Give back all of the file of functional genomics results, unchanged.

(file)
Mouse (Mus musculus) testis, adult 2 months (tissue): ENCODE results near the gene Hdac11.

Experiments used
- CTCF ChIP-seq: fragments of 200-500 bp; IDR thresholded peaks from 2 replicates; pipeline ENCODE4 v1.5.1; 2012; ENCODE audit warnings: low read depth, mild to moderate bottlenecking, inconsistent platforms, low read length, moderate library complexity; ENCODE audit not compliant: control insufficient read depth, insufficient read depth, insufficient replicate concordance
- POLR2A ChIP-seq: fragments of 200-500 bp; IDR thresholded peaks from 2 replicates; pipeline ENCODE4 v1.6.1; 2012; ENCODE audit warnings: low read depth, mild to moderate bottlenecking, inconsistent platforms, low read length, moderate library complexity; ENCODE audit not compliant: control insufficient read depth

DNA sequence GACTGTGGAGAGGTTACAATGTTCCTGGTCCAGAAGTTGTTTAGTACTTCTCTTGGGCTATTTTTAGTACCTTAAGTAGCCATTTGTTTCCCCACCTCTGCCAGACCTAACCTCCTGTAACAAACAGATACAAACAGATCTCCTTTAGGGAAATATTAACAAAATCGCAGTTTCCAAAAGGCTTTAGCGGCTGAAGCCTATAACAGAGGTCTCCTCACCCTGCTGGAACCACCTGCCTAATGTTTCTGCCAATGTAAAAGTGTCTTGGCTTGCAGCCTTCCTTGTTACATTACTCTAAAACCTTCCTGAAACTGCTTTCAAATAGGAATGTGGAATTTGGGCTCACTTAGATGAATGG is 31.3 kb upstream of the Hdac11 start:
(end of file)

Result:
Mouse (Mus musculus) testis, adult 2 months (tissue): ENCODE results near the gene Hdac11.

Experiments used
- CTCF ChIP-seq: fragments of 200-500 bp; IDR thresholded peaks from 2 replicates; pipeline ENCODE4 v1.5.1; 2012; ENCODE audit warnings: low read depth, mild to moderate bottlenecking, inconsistent platforms, low read length, moderate library complexity; ENCODE audit not compliant: control insufficient read depth, insufficient read depth, insufficient replicate concordance
- POLR2A ChIP-seq: fragments of 200-500 bp; IDR thresholded peaks from 2 replicates; pipeline ENCODE4 v1.6.1; 2012; ENCODE audit warnings: low read depth, mild to moderate bottlenecking, inconsistent platforms, low read length, moderate library complexity; ENCODE audit not compliant: control insufficient read depth

DNA sequence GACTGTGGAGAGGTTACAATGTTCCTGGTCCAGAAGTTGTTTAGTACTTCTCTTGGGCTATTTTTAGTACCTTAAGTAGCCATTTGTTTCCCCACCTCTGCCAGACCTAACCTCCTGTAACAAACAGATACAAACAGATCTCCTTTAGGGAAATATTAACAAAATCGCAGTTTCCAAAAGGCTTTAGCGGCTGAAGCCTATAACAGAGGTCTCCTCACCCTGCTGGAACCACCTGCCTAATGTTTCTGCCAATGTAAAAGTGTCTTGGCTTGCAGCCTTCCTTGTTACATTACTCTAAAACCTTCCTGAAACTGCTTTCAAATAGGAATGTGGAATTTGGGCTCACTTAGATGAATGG is 31.3 kb upstream of the Hdac11 start: